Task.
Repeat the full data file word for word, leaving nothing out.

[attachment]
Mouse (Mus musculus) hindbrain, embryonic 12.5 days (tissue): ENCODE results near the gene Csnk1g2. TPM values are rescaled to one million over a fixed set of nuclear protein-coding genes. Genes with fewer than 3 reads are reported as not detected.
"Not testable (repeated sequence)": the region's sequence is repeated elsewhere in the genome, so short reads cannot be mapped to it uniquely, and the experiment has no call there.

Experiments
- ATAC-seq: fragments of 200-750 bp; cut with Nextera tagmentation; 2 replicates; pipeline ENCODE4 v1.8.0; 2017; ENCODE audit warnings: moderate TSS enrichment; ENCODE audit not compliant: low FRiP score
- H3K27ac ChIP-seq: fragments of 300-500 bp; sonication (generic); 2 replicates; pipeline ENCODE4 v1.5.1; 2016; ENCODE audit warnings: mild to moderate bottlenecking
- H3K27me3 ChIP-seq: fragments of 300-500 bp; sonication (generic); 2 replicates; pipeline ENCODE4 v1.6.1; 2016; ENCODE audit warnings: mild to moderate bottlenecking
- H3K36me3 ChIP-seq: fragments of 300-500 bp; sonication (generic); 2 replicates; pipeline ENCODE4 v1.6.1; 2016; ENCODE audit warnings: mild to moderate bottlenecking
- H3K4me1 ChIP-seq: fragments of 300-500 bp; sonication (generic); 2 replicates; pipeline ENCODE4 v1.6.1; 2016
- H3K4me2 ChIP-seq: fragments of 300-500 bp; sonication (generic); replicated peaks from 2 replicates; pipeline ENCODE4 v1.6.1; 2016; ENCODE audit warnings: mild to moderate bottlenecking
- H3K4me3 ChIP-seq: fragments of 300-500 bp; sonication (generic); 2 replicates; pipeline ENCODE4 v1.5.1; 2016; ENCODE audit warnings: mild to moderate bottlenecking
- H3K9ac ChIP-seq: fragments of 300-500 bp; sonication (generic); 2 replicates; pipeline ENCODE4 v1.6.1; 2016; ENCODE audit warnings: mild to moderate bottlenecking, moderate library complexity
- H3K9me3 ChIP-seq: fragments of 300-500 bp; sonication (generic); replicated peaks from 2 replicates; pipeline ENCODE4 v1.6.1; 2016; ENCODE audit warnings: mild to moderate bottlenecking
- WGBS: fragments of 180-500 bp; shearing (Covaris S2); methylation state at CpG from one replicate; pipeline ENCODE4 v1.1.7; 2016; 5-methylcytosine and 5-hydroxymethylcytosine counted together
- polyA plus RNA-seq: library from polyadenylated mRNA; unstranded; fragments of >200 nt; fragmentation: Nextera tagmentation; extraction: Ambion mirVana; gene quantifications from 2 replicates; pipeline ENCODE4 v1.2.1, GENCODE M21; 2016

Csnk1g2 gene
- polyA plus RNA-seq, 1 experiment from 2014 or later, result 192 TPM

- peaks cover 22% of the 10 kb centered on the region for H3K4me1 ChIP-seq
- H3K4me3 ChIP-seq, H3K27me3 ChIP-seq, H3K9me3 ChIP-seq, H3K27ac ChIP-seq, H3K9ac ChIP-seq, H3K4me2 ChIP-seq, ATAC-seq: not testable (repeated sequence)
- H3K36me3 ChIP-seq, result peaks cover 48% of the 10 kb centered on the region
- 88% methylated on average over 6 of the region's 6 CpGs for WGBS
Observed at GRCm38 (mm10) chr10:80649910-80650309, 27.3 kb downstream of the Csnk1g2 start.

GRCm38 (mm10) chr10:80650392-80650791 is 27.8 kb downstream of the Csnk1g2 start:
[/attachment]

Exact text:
Mouse (Mus musculus) hindbrain, embryonic 12.5 days (tissue): ENCODE results near the gene Csnk1g2. TPM values are rescaled to one million over a fixed set of nuclear protein-coding genes. Genes with fewer than 3 reads are reported as not detected.
"Not testable (repeated sequence)": the region's sequence is repeated elsewhere in the genome, so short reads cannot be mapped to it uniquely, and the experiment has no call there.

Experiments
- ATAC-seq: fragments of 200-750 bp; cut with Nextera tagmentation; 2 replicates; pipeline ENCODE4 v1.8.0; 2017; ENCODE audit warnings: moderate TSS enrichment; ENCODE audit not compliant: low FRiP score
- H3K27ac ChIP-seq: fragments of 300-500 bp; sonication (generic); 2 replicates; pipeline ENCODE4 v1.5.1; 2016; ENCODE audit warnings: mild to moderate bottlenecking
- H3K27me3 ChIP-seq: fragments of 300-500 bp; sonication (generic); 2 replicates; pipeline ENCODE4 v1.6.1; 2016; ENCODE audit warnings: mild to moderate bottlenecking
- H3K36me3 ChIP-seq: fragments of 300-500 bp; sonication (generic); 2 replicates; pipeline ENCODE4 v1.6.1; 2016; ENCODE audit warnings: mild to moderate bottlenecking
- H3K4me1 ChIP-seq: fragments of 300-500 bp; sonication (generic); 2 replicates; pipeline ENCODE4 v1.6.1; 2016
- H3K4me2 ChIP-seq: fragments of 300-500 bp; sonication (generic); replicated peaks from 2 replicates; pipeline ENCODE4 v1.6.1; 2016; ENCODE audit warnings: mild to moderate bottlenecking
- H3K4me3 ChIP-seq: fragments of 300-500 bp; sonication (generic); 2 replicates; pipeline ENCODE4 v1.5.1; 2016; ENCODE audit warnings: mild to moderate bottlenecking
- H3K9ac ChIP-seq: fragments of 300-500 bp; sonication (generic); 2 replicates; pipeline ENCODE4 v1.6.1; 2016; ENCODE audit warnings: mild to moderate bottlenecking, moderate library complexity
- H3K9me3 ChIP-seq: fragments of 300-500 bp; sonication (generic); replicated peaks from 2 replicates; pipeline ENCODE4 v1.6.1; 2016; ENCODE audit warnings: mild to moderate bottlenecking
- WGBS: fragments of 180-500 bp; shearing (Covaris S2); methylation state at CpG from one replicate; pipeline ENCODE4 v1.1.7; 2016; 5-methylcytosine and 5-hydroxymethylcytosine counted together
- polyA plus RNA-seq: library from polyadenylated mRNA; unstranded; fragments of >200 nt; fragmentation: Nextera tagmentation; extraction: Ambion mirVana; gene quantifications from 2 replicates; pipeline ENCODE4 v1.2.1, GENCODE M21; 2016

Csnk1g2 gene
- polyA plus RNA-seq, 1 experiment from 2014 or later, result 192 TPM

- peaks cover 22% of the 10 kb centered on the region for H3K4me1 ChIP-seq
- H3K4me3 ChIP-seq, H3K27me3 ChIP-seq, H3K9me3 ChIP-seq, H3K27ac ChIP-seq, H3K9ac ChIP-seq, H3K4me2 ChIP-seq, ATAC-seq: not testable (repeated sequence)
- H3K36me3 ChIP-seq, result peaks cover 48% of the 10 kb centered on the region
- 88% methylated on average over 6 of the region's 6 CpGs for WGBS
Observed at GRCm38 (mm10) chr10:80649910-80650309, 27.3 kb downstream of the Csnk1g2 start.

GRCm38 (mm10) chr10:80650392-80650791 is 27.8 kb downstream of the Csnk1g2 start: